Windrush Victims File Lawsuit Over Delayed Compensation | Windrush scandal


Two victims of the Windrush scandal have taken legal action against the Home Office over prolonged delays in awarding compensation, asking for clarification on how claims can be expedited.

Henry Vaughan, 67, and Fitzroy Maynard, 55, both struggle financially as they live in inadequate housing. They say they are unable to begin to rebuild their lives after years of trouble caused by the government’s erroneous decision to classify them as illegal immigrants.

Vaughan, who arrived in 1961 from Jamaica at the age of seven to join his mother who worked at a London hospital, had decades of difficulty proving he was legally in the UK, and the stress cumulative triggered serious health problems.

Maynard arrived in the UK at the age of 14, from Antigua in 1980. He was homeless for several years, lived on the streets after losing his job as a house keeper, and was unable to find a new job because he was unable to persuade employers that he had the right to live and work in the UK.

Both received documents from the Windrush task force, after the government apologized in 2018 for falsely classifying thousands of legal residents as illegal immigrants, but both experienced long delays after seeking compensation. Vaughan applied 10 months ago, Maynard 18 months ago.

The forensic review, launched by London law firm Leigh Day on behalf of the men, calls on the Home Office to issue guidance on its process for shipping claims under the Windrush compensation scheme.

Fitzroy Maynard: “I feel like they might be waiting for me to die.” Photograph: Sarah Lee / The Guardian

Court proceedings indicate that the average wait time for a claimant to receive a final payment is 434 days, although many claimants are in desperate need of financial compensation.

The legal team found that there is an internal system under which urgent cases can be expedited, but there is no public information on how to request expedited processing. Lawyers argue that the prioritization system needs to be clarified so that people in need, such as the elderly and disabled, can request a shipment.

Maynard is hopeful that compensation could help him leave the single room he shares with his six-year-old daughter. The property has been infested with rats and the other occupants of the building are vulnerable single men.

“There’s nowhere she can play. It’s far from ideal, “he said.” The compensation process is so stressful – it makes you think they’re hoping people will go away and decide not to bother. . “

Vaughan wishes he could use the compensation money to help his children. “I’ve been waiting for almost two years. I have the impression that maybe they are waiting for me to die. We are old, we do not have 20 or 30 years ahead of us, ”he said.

The Windrush compensation program has been in the throes of controversy since its inception two and a half years ago. The candidates expressed unease at the prospect of their claims being decided by the same Home Office staff who were responsible for the harsh environment policies that caused many of their initial difficulties.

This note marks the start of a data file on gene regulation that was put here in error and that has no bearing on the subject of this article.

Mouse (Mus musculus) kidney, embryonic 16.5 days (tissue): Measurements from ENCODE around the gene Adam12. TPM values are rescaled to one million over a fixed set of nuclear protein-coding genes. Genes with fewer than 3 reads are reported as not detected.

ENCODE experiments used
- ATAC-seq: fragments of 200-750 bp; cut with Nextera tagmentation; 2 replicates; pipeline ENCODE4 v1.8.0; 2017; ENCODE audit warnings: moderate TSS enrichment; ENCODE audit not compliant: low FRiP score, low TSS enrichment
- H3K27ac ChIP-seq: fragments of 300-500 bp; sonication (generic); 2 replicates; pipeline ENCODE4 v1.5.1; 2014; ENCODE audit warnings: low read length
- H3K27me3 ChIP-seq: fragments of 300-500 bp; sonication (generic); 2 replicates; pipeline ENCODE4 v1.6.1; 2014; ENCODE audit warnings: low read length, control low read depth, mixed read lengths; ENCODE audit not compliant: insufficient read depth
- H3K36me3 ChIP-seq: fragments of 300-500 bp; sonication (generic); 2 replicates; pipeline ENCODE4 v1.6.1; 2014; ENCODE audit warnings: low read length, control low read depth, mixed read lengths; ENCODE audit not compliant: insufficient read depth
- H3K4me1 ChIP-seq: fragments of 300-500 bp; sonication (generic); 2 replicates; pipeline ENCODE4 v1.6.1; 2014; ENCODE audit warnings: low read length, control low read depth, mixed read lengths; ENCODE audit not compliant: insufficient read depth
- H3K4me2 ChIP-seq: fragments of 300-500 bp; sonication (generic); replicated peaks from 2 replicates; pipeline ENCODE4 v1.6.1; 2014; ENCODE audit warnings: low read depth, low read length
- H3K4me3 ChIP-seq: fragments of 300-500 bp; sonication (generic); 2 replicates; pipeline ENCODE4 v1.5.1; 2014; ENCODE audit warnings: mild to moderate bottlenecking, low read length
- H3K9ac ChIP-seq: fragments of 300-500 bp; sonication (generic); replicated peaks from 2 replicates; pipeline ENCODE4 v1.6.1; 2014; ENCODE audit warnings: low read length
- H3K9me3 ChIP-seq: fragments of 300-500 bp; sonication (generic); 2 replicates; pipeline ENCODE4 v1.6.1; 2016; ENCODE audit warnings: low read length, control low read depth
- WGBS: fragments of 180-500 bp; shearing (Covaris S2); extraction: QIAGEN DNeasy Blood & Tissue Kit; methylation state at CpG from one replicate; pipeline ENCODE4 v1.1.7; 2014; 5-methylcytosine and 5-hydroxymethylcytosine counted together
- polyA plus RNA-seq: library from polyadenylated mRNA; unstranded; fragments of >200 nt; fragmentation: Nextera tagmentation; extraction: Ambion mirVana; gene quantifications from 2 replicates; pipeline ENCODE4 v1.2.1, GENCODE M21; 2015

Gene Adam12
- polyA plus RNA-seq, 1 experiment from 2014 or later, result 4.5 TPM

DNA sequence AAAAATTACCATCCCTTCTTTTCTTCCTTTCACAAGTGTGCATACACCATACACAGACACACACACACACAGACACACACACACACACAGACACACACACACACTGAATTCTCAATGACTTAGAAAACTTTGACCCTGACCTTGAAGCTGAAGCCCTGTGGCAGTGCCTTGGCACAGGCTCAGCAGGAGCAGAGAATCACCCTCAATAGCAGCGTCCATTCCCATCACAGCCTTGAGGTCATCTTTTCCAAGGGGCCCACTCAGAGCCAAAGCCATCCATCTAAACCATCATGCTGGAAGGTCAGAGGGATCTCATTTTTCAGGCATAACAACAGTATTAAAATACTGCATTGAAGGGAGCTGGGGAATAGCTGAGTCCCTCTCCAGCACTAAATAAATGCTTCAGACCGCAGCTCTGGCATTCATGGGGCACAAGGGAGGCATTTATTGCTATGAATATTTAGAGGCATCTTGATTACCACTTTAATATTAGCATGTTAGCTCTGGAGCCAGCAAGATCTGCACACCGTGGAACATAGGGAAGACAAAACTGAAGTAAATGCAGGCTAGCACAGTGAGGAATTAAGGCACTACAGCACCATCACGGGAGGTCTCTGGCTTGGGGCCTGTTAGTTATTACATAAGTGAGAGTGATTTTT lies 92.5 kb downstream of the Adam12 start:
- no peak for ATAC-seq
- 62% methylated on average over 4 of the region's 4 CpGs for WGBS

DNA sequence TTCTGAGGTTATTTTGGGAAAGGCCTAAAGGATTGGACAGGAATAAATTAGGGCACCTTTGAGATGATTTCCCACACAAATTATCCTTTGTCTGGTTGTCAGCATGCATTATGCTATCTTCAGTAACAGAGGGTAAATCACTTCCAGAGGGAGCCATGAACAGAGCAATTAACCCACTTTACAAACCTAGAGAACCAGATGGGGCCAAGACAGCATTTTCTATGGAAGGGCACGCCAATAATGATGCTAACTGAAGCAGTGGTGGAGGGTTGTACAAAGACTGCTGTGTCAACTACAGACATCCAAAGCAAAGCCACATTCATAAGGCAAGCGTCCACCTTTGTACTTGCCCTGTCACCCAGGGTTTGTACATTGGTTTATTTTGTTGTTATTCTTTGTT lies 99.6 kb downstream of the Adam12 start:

The longest-serving black Home Office worker on the Windrush Compensation Program team resigned last year, calling the program consistently racist and unsuitable. We know that at least 21 people died before receiving the requested compensation. Labor demanded that the program be withdrawn from the Home Office and administered by an independent body.

Improvements were made to the program and a Home Office spokesperson said more than 13,800 people had received documents confirming their immigration status or British citizenship through the Windrush program, and the government had paid over £ 29million out of 889 claims.

Fitzroy Maynard and Shania
Fitzroy Maynard and her six-year-old daughter, Shania, in their shared room in North London. Photograph: Sarah Lee / The Guardian

But the low participation rate in a scheme that was initially expected to help more than 10,000 people and pay out at least £ 200million remains a cause for concern. Program chief Tom Greig was seconded in August to work on the Afghan resettlement program, raising concerns that the program has been deprioritized.

A spokesperson for the Home Office said: “The Home Secretary has been resolute in her determination to right the wrongs suffered by all those affected by the Windrush scandal. In July, she made further improvements to simplify the application process, announced new supports for people claiming on behalf of deceased loved ones, and removed the program’s end date – all designed to ensure that every victim receives the compensation it deserves as quickly as possible. possible.”

John Crowley, a lawyer for Leigh Day, said: “Without knowing that shipping is an option, you cannot make an effective request. Applicants for the Windrush Compensation Program have experienced constant delays, and in our experience, unless there is a clear policy on when a claim should be expedited, social workers tend to put new requests at the bottom of the pile, even for those who need them most urgently. , like our customers who are the bearers of this challenge.


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